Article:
On Sunday, the Church of England, the governing body, the General Synod, voted by an overwhelming majority, not only of hospitality, but also to affirm transgender people. The world now seems to be a better place. Put in doubt their experience is well known to be harmful to trans people, who often have to affirm the reality of their gender identity when those around them are puzzled or hostile to what they are saying. The Church of England, it is evident the uncertainty about the trans people have contributed to this.
So far, the Church of England has appeared in two minds about trans people, and even now, not all of the members of the church are convinced. Contrary to international multi-disciplinary standard of care, some Christians think that trans people’s mind should be altered to suit their bodies. This is the reason why the Church of England, the decisive vote is so important. The signals that this church, as an institution, is ready to align with the evidence that approves trans realities of peoples and their right to self-determination. It is of a piece with his decision the previous day to align with the professional bodies who consider gay conversion therapy to be harmful.
To be transgender is not an obstacle to ordination in the Church of England, though still very dependent on a bishop
The synod debate on trans people was not so much on science and theology, even if these were part of it. The most powerful interventions in the debate were those that included the stories of Christians transgender people and their families. Trans people are not a group of “others”, but are already actively involved in the life of the Church of England. We may be a minority, but many of us, clergy and laity, to contribute to the life and mission of the church throughout ordinary, unremarkable ways. We love God and love the church, even if some of us have been affected by it.
My journey, as someone that the transition 2001, having been ordained for more than 20 years, illustrates the church’s ambivalence in that moment. To be transgender is not an obstacle to ordination in the Church of England, though still very depended by a bishop of the Church of England, the bishops have a degree of autonomy in their dioceses. View of the church of trans clergy, at the time, was perhaps less significant than its attitude towards women. My bishop, who has not ordained women, I wanted to sell the permit they had given me, the practice of a hospital chaplain. In the end it was easier to move a chaplaincy post in another diocese, where the bishop was cautious, but has provided excellent pastoral care and, finally, affirmation.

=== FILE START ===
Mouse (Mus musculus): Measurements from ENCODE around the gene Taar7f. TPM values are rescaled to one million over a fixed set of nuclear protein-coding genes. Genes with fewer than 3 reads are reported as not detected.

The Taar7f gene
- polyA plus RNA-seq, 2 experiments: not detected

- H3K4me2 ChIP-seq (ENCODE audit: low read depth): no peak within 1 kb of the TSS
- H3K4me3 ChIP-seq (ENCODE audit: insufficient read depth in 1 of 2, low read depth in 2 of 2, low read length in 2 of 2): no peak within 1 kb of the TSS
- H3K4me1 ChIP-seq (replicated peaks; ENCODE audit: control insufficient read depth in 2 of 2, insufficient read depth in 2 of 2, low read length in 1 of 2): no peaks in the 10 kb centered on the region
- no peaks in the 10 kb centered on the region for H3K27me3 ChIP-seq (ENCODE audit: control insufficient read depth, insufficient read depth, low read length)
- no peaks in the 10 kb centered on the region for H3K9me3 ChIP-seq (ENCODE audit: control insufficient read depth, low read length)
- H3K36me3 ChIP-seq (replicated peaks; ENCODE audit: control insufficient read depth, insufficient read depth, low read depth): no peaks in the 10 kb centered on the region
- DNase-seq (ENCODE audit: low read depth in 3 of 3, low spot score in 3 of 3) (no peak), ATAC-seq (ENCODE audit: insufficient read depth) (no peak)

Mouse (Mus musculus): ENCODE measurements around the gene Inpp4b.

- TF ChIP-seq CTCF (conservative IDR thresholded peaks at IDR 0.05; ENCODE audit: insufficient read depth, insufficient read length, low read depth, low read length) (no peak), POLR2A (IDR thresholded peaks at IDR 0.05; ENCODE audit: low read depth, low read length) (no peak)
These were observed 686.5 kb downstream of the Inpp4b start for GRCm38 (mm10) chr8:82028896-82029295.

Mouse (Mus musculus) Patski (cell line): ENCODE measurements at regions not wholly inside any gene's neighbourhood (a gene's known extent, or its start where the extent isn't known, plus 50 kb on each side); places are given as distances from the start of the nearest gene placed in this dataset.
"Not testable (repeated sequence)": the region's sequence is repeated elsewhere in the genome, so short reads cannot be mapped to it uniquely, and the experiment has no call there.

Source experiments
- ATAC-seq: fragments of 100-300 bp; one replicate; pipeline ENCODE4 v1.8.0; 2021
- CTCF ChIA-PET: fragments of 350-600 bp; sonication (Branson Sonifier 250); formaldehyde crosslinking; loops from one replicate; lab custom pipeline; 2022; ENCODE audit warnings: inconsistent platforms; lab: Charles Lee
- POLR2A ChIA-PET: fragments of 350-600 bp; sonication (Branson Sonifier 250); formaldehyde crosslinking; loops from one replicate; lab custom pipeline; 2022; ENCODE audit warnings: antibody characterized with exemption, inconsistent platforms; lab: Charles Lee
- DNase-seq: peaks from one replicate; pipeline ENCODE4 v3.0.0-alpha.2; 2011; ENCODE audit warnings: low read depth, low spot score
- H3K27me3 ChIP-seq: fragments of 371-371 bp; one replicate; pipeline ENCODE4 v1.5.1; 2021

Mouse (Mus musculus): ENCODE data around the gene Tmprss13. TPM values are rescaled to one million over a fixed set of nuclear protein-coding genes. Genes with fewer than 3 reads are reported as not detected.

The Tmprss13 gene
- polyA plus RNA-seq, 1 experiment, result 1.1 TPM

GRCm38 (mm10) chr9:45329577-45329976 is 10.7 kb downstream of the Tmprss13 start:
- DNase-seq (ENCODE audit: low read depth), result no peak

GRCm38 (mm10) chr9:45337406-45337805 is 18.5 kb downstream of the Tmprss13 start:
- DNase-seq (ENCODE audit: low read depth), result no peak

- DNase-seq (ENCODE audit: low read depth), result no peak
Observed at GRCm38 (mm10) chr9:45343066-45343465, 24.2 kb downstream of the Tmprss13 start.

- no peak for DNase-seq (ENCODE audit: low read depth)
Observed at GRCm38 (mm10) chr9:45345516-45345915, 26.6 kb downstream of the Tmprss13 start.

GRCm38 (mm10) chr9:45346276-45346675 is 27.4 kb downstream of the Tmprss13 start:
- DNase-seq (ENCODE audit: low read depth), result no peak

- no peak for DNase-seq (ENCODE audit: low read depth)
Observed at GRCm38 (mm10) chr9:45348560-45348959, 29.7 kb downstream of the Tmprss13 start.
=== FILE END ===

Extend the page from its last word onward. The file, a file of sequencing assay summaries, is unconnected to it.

On the other hand, my theological college contemporary, the late Rev Carol Stone, the transition as a parish priest in 2000, was fully supported by his bishop, which he did ordain women. At the same time, people were offering us their order, which was passed earlier in their life, and the Church of England put the provisions that have allowed them to enter the discernment.
The church has been less enthusiastic of gay people. Photo: Marc Mueller/EPA
The Church of England, and then implacable opposition to gay marriage, and his initial reservations about civil unions, also had serious consequences for trans people who were heterosexually married. The Gender Recognition Act 2004 provided that they could obtain full recognition of gender only, before divorcing from your spouse and then, if they wish, to enter into a civil partnership. It was strange to find the position of the church is apparently encouraging the divorce.
At the time of my passing, I was in a long-term partnership with the man who is now my husband. Since the Gender Recognition Act, trans people are legally confirmed their gender identity in all its provisions, are able to marry a person of the opposite sex, in their parish church. If clergy are aware of someone of the sex path, and the conscientious objection to a marriage, are not obliged to conduct the ceremony. However, the Church of England, not the subject of the Gender Recognition Act as well as in the case of the Marriage (same Sex Couples) Act 2013, which extended the scope of exemptions.
This means that the Church of England, find it easier to accept trans people lesbian or gay? Perhaps, even if it was sometimes less at ease with both groups. But, given the tone of the recent General Synod debates, it now seems ready to listen, learn and change. Trans people who transition, as I did, fit into the male/female binary, the church tends to insist. Non-binary people seem to question the distinction, but were mentioned in Sunday’s debate, which was said to signal hope for all gender variant people.
The Church of England is still very much in conflict with homosexuality, but has only set up different groups to map the way forward. The next step for the bishops is to consider the introduction of liturgies to mark transgender people travel. Trans people must be part of the conversation.
• Tina Beardsley is an employee of the Trans Britain: Our Long Journey from the Shadows, by Christine Burns, which is available for pre-order unbound.com